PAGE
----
High-end sluggers take the gloves off

Heavyweight server users are watching for the outcome of the latest contest between Sun Microsystems and IBM. Computer Weekly...

Heavyweight server users are watching for the outcome of the latest contest between Sun Microsystems and IBM. Computer Weekly presents a ringside view

The stakes have never been higher for server suppliers. Despite the global economic slowdown, rivals Sun and IBM have stood toe-to-toe in a struggle to win the lucrative high end of the market.

Sun expects great things from the recently-launched Sun Fire 15K, a powerful Unix machine billed by the manufacturer as "the new star of the datacentre". Not to be outdone, IBM has entered the fray with the long-awaited pSeries 690, a 32-way system employing the company's much-hyped Power 4 processor.

Both firms are keen to push the barriers of high-performance computing and the effectiveness of the processors like Ultrasparc III and Power 4 could be a major selling point for users eager to power a growing range of applications.

Sun users have already welcomed the fact that the Sun Fire 15K is the first of the hardware giant's high-end mainframes to offer the high-speed 900MHz Ultrasparc III processors - at last year's launch the chips had a maximum speed of 750MHz. Notably, Sun plans to extend the Ultrasparc III chips to servers in its midframe range (an ill-defined class of Unix server allegedly competing with the classic proprietary mainframe) which means users will be able to upgrade their machines to use faster versions of the Ultrasparc as they appear without having to replace other parts.

Dave Shearer, chairman of the Sun User Forum, said, "This will give users a lot more options." The Sun Fire 15K offers scalability and will bring benefits to the datacentre, he said.

Tim Jennings, research production director of analyst firm Butler Group, last week described the launch of the server as "quite revolutionary". He said, "As you get bigger servers it is more important to have that upwards migration path for the likes of e-commerce applications." He said Sun's latest offering reflects the fact that users are moving to a more centralised computing model.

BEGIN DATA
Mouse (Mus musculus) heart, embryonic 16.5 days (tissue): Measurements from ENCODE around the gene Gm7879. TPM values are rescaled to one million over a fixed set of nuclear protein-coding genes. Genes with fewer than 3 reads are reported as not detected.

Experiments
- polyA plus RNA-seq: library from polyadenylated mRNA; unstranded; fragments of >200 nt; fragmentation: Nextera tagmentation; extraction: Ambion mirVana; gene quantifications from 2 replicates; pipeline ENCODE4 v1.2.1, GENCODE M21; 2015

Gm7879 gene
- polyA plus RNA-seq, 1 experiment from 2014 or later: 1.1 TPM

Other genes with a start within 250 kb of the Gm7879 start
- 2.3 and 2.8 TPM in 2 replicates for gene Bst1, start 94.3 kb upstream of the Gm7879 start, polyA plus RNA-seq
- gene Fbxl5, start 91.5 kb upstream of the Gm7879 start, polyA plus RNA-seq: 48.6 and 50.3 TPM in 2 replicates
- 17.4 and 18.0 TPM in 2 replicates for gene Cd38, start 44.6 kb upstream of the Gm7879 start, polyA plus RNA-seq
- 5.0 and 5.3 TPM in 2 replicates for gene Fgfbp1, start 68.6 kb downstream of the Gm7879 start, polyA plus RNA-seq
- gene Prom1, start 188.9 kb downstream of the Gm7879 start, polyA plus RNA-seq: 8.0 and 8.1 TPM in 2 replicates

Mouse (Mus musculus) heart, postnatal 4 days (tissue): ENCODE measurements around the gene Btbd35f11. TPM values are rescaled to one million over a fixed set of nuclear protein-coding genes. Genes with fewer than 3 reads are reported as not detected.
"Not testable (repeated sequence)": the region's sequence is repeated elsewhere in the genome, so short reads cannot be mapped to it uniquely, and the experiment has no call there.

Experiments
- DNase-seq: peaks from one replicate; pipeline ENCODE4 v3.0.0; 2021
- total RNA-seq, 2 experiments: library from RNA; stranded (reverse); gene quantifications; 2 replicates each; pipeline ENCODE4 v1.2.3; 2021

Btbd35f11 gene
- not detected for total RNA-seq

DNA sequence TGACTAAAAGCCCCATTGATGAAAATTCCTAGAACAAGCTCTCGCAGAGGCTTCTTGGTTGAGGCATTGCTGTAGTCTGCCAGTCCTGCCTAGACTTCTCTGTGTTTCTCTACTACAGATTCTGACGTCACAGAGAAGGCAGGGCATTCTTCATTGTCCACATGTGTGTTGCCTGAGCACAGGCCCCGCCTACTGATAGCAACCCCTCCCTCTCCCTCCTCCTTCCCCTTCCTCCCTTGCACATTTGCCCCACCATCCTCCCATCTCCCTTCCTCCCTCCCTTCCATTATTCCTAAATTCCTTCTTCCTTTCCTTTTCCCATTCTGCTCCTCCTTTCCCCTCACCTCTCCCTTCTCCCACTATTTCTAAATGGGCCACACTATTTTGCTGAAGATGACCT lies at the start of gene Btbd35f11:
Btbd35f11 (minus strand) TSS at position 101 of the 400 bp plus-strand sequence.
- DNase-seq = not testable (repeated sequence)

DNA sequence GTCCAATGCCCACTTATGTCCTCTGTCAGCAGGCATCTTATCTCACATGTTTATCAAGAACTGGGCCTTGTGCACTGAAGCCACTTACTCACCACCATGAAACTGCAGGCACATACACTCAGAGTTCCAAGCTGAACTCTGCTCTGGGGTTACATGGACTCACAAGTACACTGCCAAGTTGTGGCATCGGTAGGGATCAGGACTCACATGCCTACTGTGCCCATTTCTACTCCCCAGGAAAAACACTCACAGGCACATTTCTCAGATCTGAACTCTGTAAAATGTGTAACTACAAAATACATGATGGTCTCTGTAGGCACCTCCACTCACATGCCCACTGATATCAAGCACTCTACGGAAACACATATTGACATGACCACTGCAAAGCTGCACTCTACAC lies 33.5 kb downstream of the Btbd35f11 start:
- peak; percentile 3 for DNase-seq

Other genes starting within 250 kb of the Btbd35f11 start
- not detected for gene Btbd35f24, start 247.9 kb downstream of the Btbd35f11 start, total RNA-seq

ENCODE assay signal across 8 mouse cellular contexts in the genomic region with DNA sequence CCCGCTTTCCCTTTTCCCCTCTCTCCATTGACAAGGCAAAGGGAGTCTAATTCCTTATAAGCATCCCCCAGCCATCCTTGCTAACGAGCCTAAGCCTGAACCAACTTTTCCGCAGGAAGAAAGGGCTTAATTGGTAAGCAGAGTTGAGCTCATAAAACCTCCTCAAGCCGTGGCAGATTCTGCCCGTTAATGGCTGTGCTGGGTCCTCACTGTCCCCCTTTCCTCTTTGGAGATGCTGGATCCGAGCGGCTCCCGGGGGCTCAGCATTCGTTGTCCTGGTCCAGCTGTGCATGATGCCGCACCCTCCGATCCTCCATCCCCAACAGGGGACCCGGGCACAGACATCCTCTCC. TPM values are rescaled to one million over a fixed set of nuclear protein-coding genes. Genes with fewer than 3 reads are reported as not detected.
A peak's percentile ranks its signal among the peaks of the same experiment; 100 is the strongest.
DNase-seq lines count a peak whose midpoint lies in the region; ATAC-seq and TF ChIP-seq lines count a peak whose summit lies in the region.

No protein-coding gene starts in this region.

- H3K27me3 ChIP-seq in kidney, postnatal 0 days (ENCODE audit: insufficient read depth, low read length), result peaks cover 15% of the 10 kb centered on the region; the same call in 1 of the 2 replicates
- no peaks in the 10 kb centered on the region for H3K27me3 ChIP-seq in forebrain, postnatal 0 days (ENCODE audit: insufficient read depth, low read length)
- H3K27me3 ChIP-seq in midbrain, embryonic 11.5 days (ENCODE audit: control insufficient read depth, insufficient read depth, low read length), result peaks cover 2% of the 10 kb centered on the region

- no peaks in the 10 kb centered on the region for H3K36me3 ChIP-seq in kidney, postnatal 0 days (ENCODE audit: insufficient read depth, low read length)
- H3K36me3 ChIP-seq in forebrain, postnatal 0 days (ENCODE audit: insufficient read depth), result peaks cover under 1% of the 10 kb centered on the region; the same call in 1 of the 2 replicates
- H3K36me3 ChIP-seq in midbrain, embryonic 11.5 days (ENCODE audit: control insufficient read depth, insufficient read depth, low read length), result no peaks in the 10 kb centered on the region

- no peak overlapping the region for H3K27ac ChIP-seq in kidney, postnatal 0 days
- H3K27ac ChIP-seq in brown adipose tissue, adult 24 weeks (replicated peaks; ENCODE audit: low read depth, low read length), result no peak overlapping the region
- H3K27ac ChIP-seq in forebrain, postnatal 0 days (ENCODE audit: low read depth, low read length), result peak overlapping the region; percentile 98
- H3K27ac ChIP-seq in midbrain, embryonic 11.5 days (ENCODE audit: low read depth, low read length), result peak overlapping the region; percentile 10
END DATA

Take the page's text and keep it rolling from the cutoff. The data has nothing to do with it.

The Sun Fire 15K is undoubtedly a powerful beast, containing up to 106 high-speed processors and boasting more than half a terabyte of memory. Sun maintains that the new server can be partitioned into up to 18 domains, each one handling a different job. The company also claims that a 72-processor box will run code 71 times faster than a single-chip box.

Mark Lewis, datacentre server product marketing manager at Sun, said, "There is no other system in the world that has been built with this type of power in terms of CPUs."

With a broad range of high-performance features, the launch of the Sun Fire 15K has definitely raised the stakes in Sun's ongoing hardware battle with IBM, which countered its rival this week with the launch of the pSeries 690, codenamed Regatta.

IBM boosted its own chip technology with the launch, debuting the high-speed Power 4 processor in the 32-way system. The company will also allow users to create both Linux and AIX logical partitions via a "hypervisor" facility on the pSeries 690. AIX is IBM's "flavour" of Unix.

Users are already benefiting from the heightened competition between the two companies. Both IBM and Sun have begun pushing high-end features further down their product lines, giving users more power and stability on lower-priced hardware.